There's no silver bullet
Map-making for “good” copies of maps is really a matter of redrawing them from scratch (digitally or physically), using the original design as a reference. There's no easy or automated way to transform a hand-drawn map into a “good” digital version.
Cartography (digital or analogue) is both an art and a technical skill, and like all arts and technical skills it is only achieved through years of practice.
Unfortunately, this means that there are only two ways to go from hand-drawn to publishing-quality:
- Develop one's own art and skill until it's at the desired level.
- Hire someone else's years of artistic and technical development.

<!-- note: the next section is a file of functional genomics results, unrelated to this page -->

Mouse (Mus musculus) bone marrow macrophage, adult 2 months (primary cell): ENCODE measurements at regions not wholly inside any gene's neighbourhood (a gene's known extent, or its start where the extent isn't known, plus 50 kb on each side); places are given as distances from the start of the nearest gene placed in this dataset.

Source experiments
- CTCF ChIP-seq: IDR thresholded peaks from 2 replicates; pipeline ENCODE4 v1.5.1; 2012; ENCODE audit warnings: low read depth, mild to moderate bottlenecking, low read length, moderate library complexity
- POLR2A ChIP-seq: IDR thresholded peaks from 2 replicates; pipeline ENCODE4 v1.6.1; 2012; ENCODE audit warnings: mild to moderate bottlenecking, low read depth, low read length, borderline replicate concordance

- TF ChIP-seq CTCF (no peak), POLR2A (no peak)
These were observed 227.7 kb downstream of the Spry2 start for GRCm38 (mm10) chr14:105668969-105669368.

Then the cartography artist redraws the map as something professional-looking.
A few years ago I had been practicing, for about a year, a particular style of finished-quality cartography inspired by Dyson Logos's professional work. The result is the map published in The Tomb of Nesta the Mischievous, a One-Page Dungeon Contest award-winner that can now be found in PDF on various sites and in the printed One Page Dungeon Contest 2012 Compendium.
That's what's possible with approximately a year of about an hour of practice about every day or two. (Mileage may vary of course, depending on existing skill levels and dedication!) If that's an acceptable investment, timeline, and outcome, then that's a route you could take.
Otherwise, a professional publisher is best served by hiring a professional cartographer that specialises in RPG maps, because maps can really make or break their adventure.